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5 Things You Should Know Before Starting Medical School

No matter how much you might’ve researched or prepared before starting a medical school, the journey will be still unpredictable as there are a lot of things that you won’t see coming. Talking to seniors, reading blogs, and watching youtube videos of people sharing their Med School experience can be helpful, but every person’s journey is different from the other.

So we decided to conduct a quick survey asking people what they wished they knew about med school before joining one. While there were a lot of things on the list, we narrowed it to the most common 5 Things You Should Know Before Starting Medical School.

Medicine Is Not Everyone’s Cup Of Tea

Every person experiences this field from a different perspective.

When opting for Medicine, make sure you’re 100% sure about this career choice. Ask yourself about your purpose in pursuing this career. Because once you’re in there’s no turning back.

There’s a huge difference between studying and practicing medicine and you need to sacrifice a lot of your personal time. There’re a lot of things you might experience through your journey, like your first patient, night shifts, lack of sleep and the list goes on and on, and if you aren’t sure about the medicine you might scare off easily. But if you’re truly passionate about a career in medicine, you can overcome any hurdle on your way.

Speed Up, You’ve Got A Lot To Learn

It’s a common notion amongst the med students that the first 2 years are the hardest because there’s a lot you need to take in within a short period of time. Memorization will most certainly engulf a large portion of your time during your initial years at the med school. 

You’ll have to sit through a lot of exams, so much that you won’t even remember the actual count of exams you appeared in. There’s nothing like a “last exam” in a medical school, every exam is followed by a series of exams creating an endless loop.

You also might want to update your learning strategies to match the pace of medical school. You won’t like to spend a lot of time on this, just the first few weeks would be enough to understand and establish study strategies that will work the best for you. Never refrain from reaching out to your classmates or professors for any help.

Patients Are The Most Valuable Teachers

When you’re in Med school there’s a lot going on and you need to keep up with everything, classes, exams, roundups, etc. It sometimes becomes difficult to cope up and students often end up neglecting one thing that plays a vital role in enhancing their knowledge - Yes! That’s interacting with the patients. It’s not only more engaging than attending lectures and books but will also make you a better doctor.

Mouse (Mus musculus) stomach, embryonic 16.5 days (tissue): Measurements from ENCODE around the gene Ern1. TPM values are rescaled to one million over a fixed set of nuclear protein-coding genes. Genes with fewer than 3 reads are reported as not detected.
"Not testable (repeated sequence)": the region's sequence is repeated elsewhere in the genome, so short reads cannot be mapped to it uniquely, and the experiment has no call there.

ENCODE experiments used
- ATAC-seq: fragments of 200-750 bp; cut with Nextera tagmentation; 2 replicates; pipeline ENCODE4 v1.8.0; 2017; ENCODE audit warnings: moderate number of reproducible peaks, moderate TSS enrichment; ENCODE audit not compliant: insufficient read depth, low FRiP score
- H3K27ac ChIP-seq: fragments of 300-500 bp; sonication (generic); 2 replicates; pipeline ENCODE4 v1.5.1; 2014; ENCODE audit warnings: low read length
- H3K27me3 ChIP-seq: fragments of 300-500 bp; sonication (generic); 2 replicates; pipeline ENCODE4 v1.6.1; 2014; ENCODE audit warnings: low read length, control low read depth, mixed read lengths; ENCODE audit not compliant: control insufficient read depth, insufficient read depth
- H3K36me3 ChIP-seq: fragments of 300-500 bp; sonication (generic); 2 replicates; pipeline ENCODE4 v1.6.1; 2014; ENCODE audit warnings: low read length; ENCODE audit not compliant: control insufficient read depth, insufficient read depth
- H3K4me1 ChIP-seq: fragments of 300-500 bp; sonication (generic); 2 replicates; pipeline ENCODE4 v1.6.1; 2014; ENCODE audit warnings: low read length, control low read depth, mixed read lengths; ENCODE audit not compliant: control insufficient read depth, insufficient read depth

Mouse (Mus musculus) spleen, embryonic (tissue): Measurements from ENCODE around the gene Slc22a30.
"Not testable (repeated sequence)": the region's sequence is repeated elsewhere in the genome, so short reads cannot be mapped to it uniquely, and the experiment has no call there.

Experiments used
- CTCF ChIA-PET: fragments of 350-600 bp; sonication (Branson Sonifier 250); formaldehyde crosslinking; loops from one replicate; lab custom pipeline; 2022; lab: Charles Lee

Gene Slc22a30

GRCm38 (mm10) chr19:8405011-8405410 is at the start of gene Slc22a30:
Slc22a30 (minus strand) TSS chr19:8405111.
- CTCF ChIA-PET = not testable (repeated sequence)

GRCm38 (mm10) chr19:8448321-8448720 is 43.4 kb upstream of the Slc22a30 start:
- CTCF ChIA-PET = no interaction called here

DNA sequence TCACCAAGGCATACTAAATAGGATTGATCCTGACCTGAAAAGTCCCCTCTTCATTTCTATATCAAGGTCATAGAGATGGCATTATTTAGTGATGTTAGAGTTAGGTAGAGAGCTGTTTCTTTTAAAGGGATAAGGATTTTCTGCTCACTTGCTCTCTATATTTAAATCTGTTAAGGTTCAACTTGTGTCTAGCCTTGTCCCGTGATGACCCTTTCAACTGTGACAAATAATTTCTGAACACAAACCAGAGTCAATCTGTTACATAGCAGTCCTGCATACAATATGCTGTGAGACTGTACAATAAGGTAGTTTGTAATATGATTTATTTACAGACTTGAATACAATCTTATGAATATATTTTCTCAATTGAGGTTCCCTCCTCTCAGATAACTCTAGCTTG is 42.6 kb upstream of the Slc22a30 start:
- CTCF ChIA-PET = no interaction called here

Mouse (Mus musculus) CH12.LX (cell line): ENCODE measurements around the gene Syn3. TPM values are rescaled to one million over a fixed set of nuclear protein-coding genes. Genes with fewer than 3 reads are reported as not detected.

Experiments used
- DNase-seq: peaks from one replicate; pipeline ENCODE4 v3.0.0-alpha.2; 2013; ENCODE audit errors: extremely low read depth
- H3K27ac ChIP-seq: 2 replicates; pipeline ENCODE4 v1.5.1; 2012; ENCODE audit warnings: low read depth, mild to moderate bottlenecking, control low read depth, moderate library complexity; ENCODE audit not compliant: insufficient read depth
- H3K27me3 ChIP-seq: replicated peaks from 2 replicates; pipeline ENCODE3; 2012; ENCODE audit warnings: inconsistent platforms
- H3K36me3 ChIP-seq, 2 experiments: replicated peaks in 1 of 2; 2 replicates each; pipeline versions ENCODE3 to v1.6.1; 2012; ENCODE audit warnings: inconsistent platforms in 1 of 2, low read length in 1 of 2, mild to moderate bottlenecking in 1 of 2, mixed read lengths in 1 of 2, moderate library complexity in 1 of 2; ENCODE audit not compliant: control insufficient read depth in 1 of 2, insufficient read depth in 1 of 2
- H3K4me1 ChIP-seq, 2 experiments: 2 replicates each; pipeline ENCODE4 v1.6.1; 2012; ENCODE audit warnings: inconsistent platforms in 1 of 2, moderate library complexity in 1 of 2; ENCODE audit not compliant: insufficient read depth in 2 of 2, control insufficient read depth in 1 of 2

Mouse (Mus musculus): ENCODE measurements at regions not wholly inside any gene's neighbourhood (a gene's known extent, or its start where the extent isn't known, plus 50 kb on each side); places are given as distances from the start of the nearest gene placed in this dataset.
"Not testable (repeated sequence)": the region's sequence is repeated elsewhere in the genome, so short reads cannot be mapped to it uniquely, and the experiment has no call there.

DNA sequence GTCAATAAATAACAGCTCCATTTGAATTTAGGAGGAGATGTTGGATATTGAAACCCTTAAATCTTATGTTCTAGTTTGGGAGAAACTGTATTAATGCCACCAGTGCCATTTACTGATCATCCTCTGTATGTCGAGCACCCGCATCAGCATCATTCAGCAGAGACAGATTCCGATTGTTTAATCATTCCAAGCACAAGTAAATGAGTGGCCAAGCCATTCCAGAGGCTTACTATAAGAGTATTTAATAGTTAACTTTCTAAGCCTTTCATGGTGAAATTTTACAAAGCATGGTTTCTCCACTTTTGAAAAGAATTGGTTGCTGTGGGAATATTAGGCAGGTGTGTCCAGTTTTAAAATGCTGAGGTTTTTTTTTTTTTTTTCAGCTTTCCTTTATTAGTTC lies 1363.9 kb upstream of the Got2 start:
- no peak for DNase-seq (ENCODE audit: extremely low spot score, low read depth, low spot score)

Sir William Osler wrote in an essay "Books and Men", "He who studies medicine without books sails an uncharted sea, but he who studies medicine without patients does not go to sea at all."

Interacting and understanding patients can play a pivotal role in cementing your theoretical concepts. Meeting, questioning, examining and treating patients with the issues you learn about in the classroom can help you retain the concepts forever.

It can prove to be fruitful during exams too. When you are presented with a bunch of symptoms and lab findings, recall the similar patients. Take advantage of every opportunity to participate in patient care from your very first day at a medical school.

Medical Schools Are Cooperative

You might say, “I’m not a competitive person”, but it’s human nature to constantly compare himself with others. I mean, who doesn’t like to be the best?

Medical schools are more cooperative in nature than competitive. Because in the end, you all are working towards the same goal - Healthy Patients!

Everyone there has gone through a similar journey or maybe even more difficult than yours and thus everyone’s as deserving as you. If you keep the competitive bug inside you in silent mode, you will probably learn a lot from your classmates and colleagues. In fact, medical schools themselves recognize healthcare as a team sport and encourage collaboration among their students.

You will be surrounded by some of the smartest people so instead of competing with them, try to learn and adapt to the best of their habits, because, honestly, you aren’t the only goldfish in the pond.

Take Care Of Yourself

Taking care of yourself has different meanings. You need to be healthy both mentally and physically. Take enough rest and during your free time try to indulge yourself in extracurricular activities.

Getting adequate sleep, exercise, because you’ve got a long way to go and you’ll be unable to provide care for others if you aren’t healthy yourself. You don’t necessarily have to put yourself in the textbook loop. All you need to do is manage your time well so you get enough time for yourself too.

While it’s no secret that getting into medical schools and then surviving it can be difficult, with the right attitude and zeal you can conquer anything.

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